Feeling caged while trying to perfect your one “true” writing voice? Read Sonya Huber’s new book, Voice First.

Last week, I wrote about how I used my voice to work toward a bucket list dream. The next day, I headed to the Porches Writing Retreat so I could complete a full read-aloud of my memoir before sending it to my final beta readers. It was a fitting lead up to my fall book choice: Voice First: A Writer’s Manifesto by Sonya Huber.

I met Sonya at the 2019 HippoCamp Writer’s Conference. She’s a dynamo of an instructor who teaches at Fairfield University. Her work blends razor-sharp skills with a deep sense of justice and compassion. Every time I read her work or hear her speak, I see the world in a new way.

Then there’s her opening sentence: “When you’re inside a piece of writing that hums and crackles and sparks, when a real person is talking to you from the page, you’ve encountered a voice.”

Voice is an ephemeral term writing instructors toss around like a ball you’re supposed to catch and then hold on to. The ball is your one true voice—a unique mixture of tone, diction, and style that separates your work from everyone else’s.

In Voice First, Sonya challenges the notion of one voice, and instead suggests we examine the voices living inside us, which she knows “are already fantastic.” Your job is not to whittle them into The One, but to “explore their range… and make choices about how and when to use them, how to draw on them, which voice to channel, how to create text that sounds like you, with the heft of your living and imagination, with syntax and style, and snap, and verve.”

A struggle with an autoimmune disease that deeply affected the writing voice she’d been using led to Sonya’s epiphanies. As her illness persisted, she tried to hold on to that old voice, but it no longer served her. At first, she was angry about the changes, but the experience led to profound realizations. “In letting myself loose a bit, in looking for the weird voices in my own life and head and letting them out, [she] found new ways to say things and new perspectives on [her] life.”

She sees voice as “a flame that must be protected,” from those who might tell us which of our voices is correct as well as the real-life troubles we may encounter. “Losing a voice can be triggered by trauma related to, or external to, writing instruction, including forms of social and systemic oppression.” Losing your voice can have profound effects, not just on what we put on the page, but also on our emotions and self-concept.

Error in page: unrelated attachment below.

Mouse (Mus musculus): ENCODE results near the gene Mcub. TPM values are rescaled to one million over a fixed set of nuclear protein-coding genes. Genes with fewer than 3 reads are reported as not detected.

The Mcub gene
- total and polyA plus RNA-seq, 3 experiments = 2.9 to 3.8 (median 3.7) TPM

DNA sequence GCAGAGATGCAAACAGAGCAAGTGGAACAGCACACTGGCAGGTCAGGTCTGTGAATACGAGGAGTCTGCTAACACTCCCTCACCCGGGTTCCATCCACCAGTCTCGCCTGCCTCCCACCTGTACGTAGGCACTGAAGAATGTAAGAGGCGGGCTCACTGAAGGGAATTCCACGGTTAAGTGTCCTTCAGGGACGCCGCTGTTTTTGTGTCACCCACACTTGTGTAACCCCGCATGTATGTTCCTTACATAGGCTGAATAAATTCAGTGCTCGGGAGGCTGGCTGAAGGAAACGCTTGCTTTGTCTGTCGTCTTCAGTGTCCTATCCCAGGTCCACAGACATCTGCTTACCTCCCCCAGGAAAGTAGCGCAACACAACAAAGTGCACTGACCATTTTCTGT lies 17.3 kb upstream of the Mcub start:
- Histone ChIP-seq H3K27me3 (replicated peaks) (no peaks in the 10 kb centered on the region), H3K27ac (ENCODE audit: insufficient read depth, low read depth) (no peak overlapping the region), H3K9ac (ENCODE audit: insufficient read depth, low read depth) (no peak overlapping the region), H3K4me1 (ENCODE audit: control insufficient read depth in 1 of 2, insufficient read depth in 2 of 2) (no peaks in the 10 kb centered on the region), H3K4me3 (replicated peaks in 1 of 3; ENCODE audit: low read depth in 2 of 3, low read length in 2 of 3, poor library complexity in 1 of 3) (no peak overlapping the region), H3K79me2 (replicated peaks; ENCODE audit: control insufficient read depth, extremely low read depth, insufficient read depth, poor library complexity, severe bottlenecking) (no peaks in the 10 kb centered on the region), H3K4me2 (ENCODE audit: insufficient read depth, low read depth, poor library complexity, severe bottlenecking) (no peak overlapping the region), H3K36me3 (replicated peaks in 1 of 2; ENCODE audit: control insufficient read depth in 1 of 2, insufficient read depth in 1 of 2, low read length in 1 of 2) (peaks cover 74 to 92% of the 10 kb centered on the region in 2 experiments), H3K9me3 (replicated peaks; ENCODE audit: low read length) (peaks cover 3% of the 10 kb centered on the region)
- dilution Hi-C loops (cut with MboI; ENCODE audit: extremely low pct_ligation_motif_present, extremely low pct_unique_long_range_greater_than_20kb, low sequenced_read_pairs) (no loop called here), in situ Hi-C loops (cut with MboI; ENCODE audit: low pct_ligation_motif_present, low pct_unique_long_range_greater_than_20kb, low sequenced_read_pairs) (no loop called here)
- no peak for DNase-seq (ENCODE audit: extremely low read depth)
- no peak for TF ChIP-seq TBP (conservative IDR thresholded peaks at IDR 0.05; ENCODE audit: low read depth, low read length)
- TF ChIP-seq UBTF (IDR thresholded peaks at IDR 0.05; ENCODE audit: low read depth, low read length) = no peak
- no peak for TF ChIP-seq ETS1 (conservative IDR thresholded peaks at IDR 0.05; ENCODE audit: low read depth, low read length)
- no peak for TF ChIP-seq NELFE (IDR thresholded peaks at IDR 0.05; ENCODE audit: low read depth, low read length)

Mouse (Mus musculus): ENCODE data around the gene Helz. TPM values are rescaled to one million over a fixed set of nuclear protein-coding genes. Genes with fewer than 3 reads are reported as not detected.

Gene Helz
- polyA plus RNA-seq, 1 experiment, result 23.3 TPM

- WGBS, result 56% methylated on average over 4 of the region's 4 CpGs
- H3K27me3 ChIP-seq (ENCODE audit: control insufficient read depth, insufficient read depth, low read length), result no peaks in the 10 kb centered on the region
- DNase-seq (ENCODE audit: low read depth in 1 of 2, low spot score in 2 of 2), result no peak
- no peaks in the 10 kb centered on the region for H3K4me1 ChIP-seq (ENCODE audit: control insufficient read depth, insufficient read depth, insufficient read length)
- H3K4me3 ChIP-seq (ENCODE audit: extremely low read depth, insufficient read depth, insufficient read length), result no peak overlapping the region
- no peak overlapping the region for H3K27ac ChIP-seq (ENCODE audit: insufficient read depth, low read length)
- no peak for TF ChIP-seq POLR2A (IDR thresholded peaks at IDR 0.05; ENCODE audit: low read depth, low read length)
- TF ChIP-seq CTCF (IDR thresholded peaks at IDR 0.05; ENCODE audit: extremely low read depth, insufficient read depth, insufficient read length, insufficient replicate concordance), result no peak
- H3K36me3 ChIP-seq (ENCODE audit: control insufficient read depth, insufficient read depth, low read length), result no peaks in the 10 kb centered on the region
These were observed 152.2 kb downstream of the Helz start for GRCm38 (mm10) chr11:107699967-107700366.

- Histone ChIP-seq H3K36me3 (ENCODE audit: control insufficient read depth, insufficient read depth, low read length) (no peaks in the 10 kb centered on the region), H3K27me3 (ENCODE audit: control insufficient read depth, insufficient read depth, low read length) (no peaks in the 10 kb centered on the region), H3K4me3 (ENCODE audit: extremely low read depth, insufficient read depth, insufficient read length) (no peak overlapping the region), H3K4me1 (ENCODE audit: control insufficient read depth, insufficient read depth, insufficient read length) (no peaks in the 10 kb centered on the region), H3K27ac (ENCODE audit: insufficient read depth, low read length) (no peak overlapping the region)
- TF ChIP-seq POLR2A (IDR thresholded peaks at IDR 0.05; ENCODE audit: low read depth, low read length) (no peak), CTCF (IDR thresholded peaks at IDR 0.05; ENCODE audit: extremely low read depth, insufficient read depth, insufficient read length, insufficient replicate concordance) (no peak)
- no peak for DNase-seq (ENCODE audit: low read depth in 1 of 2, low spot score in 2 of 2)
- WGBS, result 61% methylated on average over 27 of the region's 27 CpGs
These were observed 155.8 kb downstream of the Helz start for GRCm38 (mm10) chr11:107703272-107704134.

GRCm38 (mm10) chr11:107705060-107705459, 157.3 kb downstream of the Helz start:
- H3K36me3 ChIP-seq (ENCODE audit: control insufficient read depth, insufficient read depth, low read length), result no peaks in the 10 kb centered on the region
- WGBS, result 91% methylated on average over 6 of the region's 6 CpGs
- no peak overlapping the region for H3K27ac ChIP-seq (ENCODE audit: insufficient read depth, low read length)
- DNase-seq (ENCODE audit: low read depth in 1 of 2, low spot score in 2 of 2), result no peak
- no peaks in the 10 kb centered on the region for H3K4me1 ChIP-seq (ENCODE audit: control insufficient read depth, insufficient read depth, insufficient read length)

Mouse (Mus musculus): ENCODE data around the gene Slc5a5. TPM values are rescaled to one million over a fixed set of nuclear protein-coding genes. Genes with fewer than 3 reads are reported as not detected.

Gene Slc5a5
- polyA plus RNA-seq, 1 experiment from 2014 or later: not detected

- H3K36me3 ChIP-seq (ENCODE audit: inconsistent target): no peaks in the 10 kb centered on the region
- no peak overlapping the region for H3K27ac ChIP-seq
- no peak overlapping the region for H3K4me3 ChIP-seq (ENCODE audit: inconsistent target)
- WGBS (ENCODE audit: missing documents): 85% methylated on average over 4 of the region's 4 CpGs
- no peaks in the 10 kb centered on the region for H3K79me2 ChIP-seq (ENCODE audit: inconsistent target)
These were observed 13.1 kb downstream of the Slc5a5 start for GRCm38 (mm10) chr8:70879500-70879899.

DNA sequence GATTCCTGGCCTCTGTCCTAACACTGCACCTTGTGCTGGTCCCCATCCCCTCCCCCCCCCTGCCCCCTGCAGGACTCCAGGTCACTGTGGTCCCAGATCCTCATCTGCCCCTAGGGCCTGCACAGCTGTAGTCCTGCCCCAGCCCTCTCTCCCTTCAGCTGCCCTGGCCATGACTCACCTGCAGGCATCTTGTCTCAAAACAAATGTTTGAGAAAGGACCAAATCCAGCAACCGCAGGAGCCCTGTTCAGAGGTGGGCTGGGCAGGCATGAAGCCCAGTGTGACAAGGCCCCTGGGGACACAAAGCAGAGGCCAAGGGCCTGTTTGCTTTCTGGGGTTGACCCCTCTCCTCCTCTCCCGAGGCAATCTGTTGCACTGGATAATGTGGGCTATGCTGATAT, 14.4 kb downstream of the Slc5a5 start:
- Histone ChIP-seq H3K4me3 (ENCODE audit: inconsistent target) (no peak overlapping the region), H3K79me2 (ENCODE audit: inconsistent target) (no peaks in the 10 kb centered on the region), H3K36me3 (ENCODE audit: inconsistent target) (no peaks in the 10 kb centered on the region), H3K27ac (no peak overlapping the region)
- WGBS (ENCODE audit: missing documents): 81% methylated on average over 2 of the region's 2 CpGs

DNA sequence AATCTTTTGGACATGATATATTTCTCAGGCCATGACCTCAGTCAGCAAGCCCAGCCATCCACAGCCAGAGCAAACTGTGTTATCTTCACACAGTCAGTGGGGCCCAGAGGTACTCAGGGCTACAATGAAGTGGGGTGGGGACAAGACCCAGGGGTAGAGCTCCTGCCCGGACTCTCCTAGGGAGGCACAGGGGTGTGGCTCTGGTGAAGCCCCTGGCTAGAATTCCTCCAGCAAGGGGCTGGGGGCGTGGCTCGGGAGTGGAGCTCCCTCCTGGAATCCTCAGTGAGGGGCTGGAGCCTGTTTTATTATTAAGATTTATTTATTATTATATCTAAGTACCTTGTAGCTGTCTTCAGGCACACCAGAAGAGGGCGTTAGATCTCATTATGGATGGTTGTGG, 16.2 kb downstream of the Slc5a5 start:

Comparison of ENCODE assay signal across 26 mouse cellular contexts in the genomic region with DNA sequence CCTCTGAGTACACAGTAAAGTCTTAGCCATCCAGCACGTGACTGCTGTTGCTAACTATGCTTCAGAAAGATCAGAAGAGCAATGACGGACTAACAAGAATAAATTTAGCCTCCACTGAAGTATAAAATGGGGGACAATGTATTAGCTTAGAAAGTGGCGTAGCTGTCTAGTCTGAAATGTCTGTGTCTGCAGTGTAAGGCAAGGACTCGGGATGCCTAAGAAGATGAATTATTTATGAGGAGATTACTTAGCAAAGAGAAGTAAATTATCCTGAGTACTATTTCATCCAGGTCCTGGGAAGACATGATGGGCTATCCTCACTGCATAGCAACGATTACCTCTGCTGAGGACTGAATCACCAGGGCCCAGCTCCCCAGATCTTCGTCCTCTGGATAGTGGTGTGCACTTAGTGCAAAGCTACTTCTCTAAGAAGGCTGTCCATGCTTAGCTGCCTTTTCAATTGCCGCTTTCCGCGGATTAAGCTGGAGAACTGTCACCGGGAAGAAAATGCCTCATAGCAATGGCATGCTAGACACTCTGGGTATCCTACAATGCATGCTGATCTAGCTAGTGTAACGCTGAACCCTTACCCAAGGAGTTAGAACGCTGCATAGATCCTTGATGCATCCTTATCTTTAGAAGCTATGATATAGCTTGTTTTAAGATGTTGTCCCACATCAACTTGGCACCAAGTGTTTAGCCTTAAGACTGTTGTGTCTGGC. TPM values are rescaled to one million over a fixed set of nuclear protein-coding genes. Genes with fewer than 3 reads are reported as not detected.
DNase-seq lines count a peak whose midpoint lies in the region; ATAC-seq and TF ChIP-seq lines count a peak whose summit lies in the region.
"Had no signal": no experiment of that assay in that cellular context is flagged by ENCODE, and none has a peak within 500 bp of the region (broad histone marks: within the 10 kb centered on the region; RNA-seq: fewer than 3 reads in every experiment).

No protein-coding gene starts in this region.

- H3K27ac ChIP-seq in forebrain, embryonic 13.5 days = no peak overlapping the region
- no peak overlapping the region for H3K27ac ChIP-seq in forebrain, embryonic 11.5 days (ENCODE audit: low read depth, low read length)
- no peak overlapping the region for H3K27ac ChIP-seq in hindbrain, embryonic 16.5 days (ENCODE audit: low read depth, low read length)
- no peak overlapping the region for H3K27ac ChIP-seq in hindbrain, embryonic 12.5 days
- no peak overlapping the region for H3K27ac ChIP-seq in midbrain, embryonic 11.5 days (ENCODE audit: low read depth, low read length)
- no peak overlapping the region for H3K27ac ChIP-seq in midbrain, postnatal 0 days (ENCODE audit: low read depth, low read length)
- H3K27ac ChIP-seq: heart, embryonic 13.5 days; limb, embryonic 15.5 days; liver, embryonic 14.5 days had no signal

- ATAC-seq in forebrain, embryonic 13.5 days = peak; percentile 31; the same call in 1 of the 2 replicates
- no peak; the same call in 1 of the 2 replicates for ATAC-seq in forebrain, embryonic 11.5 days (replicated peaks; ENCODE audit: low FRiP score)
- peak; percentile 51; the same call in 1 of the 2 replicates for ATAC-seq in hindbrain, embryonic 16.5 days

Whether you’re new to writing, trying to reclaim your writing voice, or hoping to hone the one that appears in your work-in-progress, Sonya suggests the first thing writers do is listen to their many voices.

She references Writing Alone and with Others by Pat Schneider, who “talks about having three categories of voices: an ‘original voice’ of childhood, a ‘primary voice’ used in our present everyday life, and many ‘acquired voice…’ she describes the primary voice as the ‘natural unselfconscious way we talk to the people we most love and with whom we are most comfortable,’ one that has ‘taken on color and texture from every place we have lived, everyone with whom we have lived, and all that we have experienced.’”

This was something Amy Eaton and I talked about a lot as I prepared for the Lancaster Story Slam. She kept saying, “Get that metal chick in there, and let her do the talking.” While some of that metal chick shows up in the conversations I have with family or friends, she’s often overshadowed by the forty-something professional who focuses a little more on peace and love and a little less on the motherfucking intensity of it all.

Since I was staying in the Porches’ cabin and not the main house, I had the freedom to let that metal chick rock out during my trip. We scream/sang songs from Hole, Nirvana, and the Foo Fighters. I let her heart break as I sang Queen’s of the Stone Age’s “Long Slow Goodbye,” the song during the Taylor Hawkins Memorial Concert that slayed me.

Having made friends with her, I began to think about who else inside me is being neglected.

Over the next few months I’ll share more highlights from Sonya’s book, but to truly understand what she has to say about voice, buy her book.

Wondering if it’s for you?

Check out this abbreviated version of this exercise at the end of her first chapter.

Make a list of the voices you use in your everyday life. Aim for at least ten. Now choose one and write for five minutes using that voice. What does a Text Message LOL Hahaha Woman have to tell you about your life? What is Work Email Woman afraid of? What does I Love My Doggy voice think about your work? 

How many voices did you come up with? Which one speaks most often? Which one needs your attention?

Most importantly what do you plan to do with your answers?

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